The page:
2:17 - We are hanging out before the debate in Ames Courtroom. Randy Barnett is here already and chatting with the FedSoc leadership (the HLS Federalist Society is a sponsor of the event). The judges (Professors Fried, Parker, Meltzer, Shapiro, Young, and Steve Calabresi) are not all here yet. Only one side will be presented as Ashcroft didn't feel like coming. :)
2:35 - It begins. Ames Courtroom is about 3/4 full. The FedSoc wants to point out that it doesn't take a position on the outcome of the case. Background on the case is read aloud. The issue: does the CSA exceed Congress's Commerce Claus power as applied to medical cannabis use? The announcer wonders if the court will continue the federalist revolution or "retreat into impenetrable nuance." The format will be 45 minutes of oral argument and 15 minutes of critique.
2:41 - Within a minute of the oral argument's beginning, a judge asks whether determining if the activity is economic is the end of the case? Barnett says yes. The judges press him on the economic/noneconomic distinction. The "essential part of a broader scheme" exception only applies to economic activity, according to Barnett.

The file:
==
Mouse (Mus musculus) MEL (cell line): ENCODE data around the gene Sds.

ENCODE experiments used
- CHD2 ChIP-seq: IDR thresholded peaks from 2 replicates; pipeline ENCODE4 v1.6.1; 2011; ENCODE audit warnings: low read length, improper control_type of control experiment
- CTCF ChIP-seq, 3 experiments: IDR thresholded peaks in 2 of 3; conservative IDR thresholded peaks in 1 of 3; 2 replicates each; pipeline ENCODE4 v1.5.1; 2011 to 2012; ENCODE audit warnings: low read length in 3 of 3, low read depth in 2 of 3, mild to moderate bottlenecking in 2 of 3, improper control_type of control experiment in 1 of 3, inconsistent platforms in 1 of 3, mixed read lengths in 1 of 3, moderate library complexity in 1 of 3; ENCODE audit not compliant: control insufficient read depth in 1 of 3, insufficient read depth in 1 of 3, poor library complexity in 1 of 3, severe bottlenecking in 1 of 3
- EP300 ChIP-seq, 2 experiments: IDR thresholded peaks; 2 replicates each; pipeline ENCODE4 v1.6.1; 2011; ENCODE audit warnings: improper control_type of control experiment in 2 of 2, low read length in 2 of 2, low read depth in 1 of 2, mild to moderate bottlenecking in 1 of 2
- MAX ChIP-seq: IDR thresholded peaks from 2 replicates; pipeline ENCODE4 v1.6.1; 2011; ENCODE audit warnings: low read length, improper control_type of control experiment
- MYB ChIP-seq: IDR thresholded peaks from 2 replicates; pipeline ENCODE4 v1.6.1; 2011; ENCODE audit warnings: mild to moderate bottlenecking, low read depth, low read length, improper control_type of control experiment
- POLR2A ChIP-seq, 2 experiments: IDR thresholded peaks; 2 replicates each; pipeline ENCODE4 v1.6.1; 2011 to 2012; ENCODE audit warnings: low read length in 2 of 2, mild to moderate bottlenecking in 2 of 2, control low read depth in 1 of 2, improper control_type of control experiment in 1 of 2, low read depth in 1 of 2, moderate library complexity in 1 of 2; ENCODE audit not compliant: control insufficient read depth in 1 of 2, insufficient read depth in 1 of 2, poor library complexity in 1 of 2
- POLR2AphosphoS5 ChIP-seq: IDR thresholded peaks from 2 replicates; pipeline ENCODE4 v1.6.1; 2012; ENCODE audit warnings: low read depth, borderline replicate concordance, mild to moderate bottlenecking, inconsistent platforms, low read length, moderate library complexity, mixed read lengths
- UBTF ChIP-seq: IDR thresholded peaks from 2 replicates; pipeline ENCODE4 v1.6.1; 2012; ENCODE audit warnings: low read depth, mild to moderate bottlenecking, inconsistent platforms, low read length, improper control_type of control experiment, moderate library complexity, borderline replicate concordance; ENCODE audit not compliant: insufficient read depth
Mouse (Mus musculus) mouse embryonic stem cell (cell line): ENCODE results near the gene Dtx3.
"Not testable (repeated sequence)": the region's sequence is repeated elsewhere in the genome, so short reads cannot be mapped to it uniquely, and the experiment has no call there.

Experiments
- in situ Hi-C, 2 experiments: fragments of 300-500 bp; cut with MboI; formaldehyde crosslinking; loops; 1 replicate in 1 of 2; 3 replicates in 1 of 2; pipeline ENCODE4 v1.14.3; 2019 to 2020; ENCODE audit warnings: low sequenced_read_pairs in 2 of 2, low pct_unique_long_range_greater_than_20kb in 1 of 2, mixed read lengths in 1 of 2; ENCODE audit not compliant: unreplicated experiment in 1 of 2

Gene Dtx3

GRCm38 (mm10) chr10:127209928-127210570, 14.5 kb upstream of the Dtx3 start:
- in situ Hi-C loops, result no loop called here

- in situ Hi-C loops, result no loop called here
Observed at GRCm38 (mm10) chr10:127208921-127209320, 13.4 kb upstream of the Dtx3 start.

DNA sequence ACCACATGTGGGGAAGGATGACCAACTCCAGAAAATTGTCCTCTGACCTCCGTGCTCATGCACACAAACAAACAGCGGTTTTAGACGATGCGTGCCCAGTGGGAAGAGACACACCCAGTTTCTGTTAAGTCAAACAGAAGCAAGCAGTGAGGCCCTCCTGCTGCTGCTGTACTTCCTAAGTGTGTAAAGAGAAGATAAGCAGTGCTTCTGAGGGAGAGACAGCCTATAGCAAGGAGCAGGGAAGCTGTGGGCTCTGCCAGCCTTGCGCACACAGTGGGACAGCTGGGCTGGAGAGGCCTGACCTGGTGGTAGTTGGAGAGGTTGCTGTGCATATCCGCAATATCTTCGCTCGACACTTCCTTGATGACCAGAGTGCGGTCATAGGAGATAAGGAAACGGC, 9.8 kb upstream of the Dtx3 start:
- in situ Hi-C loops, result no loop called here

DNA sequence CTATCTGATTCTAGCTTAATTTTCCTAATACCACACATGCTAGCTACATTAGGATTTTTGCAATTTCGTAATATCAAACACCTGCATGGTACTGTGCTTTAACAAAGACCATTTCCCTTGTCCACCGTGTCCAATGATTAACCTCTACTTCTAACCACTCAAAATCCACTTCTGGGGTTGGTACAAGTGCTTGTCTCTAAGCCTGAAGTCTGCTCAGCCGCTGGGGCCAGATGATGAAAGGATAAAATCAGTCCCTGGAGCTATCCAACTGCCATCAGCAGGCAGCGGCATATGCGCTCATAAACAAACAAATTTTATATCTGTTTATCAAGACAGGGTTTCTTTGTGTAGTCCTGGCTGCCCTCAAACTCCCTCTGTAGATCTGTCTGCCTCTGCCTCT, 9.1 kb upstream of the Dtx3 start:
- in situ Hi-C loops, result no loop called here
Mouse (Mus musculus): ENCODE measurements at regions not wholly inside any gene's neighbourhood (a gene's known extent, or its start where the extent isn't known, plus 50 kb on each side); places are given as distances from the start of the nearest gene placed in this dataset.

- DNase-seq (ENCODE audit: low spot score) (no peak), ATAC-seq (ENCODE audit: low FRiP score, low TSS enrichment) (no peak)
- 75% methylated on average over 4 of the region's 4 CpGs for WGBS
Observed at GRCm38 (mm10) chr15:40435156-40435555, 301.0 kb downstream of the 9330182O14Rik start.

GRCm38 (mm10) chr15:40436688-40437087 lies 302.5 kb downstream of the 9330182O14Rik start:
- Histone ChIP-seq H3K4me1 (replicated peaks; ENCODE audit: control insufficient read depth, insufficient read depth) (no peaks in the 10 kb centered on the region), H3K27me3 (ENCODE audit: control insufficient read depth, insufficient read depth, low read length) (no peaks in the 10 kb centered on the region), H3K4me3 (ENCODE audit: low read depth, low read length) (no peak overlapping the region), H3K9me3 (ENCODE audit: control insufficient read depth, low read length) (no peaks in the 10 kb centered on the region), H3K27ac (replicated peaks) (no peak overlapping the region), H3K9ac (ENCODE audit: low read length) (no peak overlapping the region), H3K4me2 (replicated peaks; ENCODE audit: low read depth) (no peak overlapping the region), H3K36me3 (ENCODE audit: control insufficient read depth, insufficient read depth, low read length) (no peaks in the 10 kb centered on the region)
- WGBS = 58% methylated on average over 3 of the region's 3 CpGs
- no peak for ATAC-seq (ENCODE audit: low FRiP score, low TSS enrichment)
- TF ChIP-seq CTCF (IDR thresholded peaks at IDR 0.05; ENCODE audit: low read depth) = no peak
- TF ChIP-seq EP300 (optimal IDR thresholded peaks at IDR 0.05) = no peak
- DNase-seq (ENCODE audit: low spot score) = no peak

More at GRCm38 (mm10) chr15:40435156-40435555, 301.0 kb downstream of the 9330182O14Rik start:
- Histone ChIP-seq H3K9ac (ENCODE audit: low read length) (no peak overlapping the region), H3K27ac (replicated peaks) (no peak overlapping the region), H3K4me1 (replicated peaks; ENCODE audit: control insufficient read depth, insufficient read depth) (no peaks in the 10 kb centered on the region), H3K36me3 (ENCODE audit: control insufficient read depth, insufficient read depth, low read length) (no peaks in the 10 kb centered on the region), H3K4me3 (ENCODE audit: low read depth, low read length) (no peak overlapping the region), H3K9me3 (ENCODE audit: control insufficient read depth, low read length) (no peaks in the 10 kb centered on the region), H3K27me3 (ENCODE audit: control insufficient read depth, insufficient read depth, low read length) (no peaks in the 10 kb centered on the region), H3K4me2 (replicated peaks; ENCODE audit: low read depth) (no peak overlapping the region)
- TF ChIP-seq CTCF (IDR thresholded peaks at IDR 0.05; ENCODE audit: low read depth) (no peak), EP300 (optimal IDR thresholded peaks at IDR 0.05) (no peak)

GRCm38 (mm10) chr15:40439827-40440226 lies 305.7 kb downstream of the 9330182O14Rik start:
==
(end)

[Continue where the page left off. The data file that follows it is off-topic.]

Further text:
The Wickard distinction was between commerce and production, says RB. One judge thinks the exception in Wickard "covers this case like a blanket." But: RB says the nonaggregation principle never has been applied to noneconomic activity.
But, says Fried, until Lopez and Morrison, activity could simply affect interstate commerce and be regulated. Substantial effect is the doctrine here, according to RB.
One judge wants to know what criteria would be used to determine if an effect is substantial. RB has no hard answer, but says if the effect is too attenuated it doesn't count. A judge retailiates and says that the inquiry is not over with the economic/noneconomic distinction if they must determine the scope of the effect. RB says he would not disagree with this.